Bud Wilkinson is frequently credited with inventing the 3-4 at Oklahoma in the 1940's. Several NFL teams dabbled with it over the years. Joe Collier's Orange Crush defense in the late 70's is generally credited to be the first 3-4 defense in the NFL that was used as the primary scheme.
     
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  5. mradtke66

    mradtke66 Cheesehead

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    Capers (coordinator) and Lebeau (secondary) are the guys who "invented" the zone-blitz 3-4 in Pittsburg.

    If I recall correctly, they didn't have particularly good pass rushers, so they had to get cute and manufacture pressure. This was done mostly by confusion and messing with pre-snap reads. Dropping the NT into the hook zone to help cover the blitzing ILBs, being the common example.
     
  6. NelsonsLongCatch

    NelsonsLongCatch Cheesehead

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    I have great ideas for improving the defense that don't involve scheme changes:
    1. Stop spending high draft picks on defensive linemen who are terrible (Instead, draft linemen who can actually play the position);
    2. Acquire players who can actually play inside linebacker instead of plugging in "guys" who can't play the run or cover tight ends.
     
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  7. HardRightEdge

    HardRightEdge Cheesehead

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    They did not invent the zone blitz either, but they did use it for the reasons you describe. The object was disguise. The lineman would drop into a short timing pass lane where the QB would not be expecting a defender to appear. It was originally designed to defend the West Coast offense.

    Here's an example of the concept that should be familiar to Packer fans, involving a corner blitz:



    Capers rarely drops linemen these days. We see it maybe once per game on average over the course of a season.

    What you're more likely to see from the Packers is another version of the zone blitz that Capers also used in Pittsburgh featuring Rod Woodson when he played corner. The alignment gave the QB a blitz read and encouraged the quick out throw to the side of the blitz. Woodson would jump the route with safety help up top. Capers didn't invent this technique either. But I expect to see a fair amount of it with the ball hawking Hayward at cover corner.
     
  8. adambr2

    adambr2 Cheesehead

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    We had a coordinator circa 2004, Bob Slowik, who invented the 'blitz 11 and pray you can get there before the pass gets away' defense.
     
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  9. ivo610

    ivo610 Cheesehead

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    If you truly believe you have a future HOFer on the board you draft him, position be damned. QB might be the only position I would say dont do that.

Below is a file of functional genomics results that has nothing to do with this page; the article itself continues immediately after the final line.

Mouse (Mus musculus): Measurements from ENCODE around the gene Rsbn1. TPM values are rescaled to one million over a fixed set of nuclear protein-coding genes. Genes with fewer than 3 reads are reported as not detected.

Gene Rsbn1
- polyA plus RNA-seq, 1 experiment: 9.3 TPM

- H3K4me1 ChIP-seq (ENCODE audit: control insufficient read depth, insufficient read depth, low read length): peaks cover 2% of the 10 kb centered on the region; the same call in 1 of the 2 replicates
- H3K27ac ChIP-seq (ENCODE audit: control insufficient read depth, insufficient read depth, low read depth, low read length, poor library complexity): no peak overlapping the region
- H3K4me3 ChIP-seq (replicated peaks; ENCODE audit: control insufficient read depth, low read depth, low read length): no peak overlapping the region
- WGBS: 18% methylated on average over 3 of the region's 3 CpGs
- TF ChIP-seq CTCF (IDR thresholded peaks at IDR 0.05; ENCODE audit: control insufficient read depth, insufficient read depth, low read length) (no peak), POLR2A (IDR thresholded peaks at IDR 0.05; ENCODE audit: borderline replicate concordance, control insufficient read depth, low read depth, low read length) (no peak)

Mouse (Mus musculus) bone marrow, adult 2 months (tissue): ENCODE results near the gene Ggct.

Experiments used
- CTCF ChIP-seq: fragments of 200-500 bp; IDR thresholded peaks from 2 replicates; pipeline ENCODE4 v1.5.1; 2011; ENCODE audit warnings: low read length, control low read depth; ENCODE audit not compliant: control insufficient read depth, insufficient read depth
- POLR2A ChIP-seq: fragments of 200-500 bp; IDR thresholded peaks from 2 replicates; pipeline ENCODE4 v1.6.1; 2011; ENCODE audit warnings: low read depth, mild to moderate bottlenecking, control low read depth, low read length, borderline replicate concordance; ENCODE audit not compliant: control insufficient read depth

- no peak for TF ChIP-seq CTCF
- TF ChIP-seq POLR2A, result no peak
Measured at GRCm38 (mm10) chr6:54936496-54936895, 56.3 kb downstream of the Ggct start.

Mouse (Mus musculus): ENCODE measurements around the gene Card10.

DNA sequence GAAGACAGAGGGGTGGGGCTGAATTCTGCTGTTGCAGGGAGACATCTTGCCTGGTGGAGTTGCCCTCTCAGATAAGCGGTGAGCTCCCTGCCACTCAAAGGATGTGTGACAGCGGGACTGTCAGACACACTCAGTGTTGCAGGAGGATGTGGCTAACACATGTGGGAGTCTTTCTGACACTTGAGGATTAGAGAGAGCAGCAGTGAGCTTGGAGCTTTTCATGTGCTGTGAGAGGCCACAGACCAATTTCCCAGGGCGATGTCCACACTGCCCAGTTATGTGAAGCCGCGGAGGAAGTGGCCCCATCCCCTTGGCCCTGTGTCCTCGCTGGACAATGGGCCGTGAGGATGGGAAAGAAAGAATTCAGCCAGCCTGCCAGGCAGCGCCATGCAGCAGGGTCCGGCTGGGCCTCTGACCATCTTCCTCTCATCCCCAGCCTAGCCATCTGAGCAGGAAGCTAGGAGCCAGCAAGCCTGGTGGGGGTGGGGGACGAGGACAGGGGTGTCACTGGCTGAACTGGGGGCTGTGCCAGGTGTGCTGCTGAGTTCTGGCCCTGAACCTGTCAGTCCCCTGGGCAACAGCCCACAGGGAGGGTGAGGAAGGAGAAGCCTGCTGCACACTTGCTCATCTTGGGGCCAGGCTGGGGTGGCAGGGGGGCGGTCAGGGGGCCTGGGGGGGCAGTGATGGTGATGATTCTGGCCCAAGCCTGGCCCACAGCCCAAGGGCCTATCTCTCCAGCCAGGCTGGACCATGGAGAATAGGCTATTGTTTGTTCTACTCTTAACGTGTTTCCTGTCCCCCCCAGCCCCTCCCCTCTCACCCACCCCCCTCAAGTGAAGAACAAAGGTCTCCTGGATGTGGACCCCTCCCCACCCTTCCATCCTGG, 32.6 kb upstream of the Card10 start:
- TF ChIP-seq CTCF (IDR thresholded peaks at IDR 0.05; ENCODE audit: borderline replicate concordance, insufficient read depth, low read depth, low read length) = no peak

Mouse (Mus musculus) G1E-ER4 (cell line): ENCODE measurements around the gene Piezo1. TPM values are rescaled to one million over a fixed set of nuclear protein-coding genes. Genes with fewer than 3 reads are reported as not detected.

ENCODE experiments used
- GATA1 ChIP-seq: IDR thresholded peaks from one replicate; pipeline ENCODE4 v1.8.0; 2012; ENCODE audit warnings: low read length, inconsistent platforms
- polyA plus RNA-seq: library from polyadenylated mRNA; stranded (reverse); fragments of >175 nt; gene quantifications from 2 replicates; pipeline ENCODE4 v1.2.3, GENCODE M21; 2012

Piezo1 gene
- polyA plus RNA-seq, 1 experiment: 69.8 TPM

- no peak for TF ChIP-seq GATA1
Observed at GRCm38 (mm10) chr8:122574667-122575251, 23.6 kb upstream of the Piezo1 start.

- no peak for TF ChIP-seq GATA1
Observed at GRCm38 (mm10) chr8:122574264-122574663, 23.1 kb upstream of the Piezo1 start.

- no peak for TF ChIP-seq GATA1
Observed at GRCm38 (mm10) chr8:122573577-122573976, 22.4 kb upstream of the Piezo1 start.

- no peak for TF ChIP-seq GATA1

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  10. Bagadeez04

    Bagadeez04 Cheesehead

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    I think Thompson would go with bpa if the valueof the player is high enough, regardless of position.
     
  11. Luca

    Luca Cheesehead

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    First of all, I think it is highly unlikely that Collins drops to 30. Moreover we have bigger needs than S, so hopefully we can match value and need. But if Collins drops, and if he is the best-value-available,* I would take him!

    * the player that will contribute the most to the long term success of the Packers, very likely but not necessarily the best player available.

    As long as two of those safeties can play well in the slot, it can work. But it's nothing new, it's just a big dime. The concept is similar to the big nickel that that several teams use.

    http://www.nfl.com/news/story/0ap30...kage-emerging-as-nfls-hottest-defensive-trend

    This might work in Madden, but not in the NFL. At least, not on a consistent basis. If you overdo it, other teams will expect it and exploit it (they watch film). The best pressure, is consistent pressure up front.
     
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  12. Mondio

    Mondio Cheesehead

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    This reminds me of the year after the 4th and 26 play when Donatell got fired and Jim Bates replaced him. I have no idea what our defense was, just that we were going to attack on every play, blitz from every angle, and smother the offenses. It didn't work out so well for us.
     
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  13. captainWIMM

    captainWIMM Cheesehead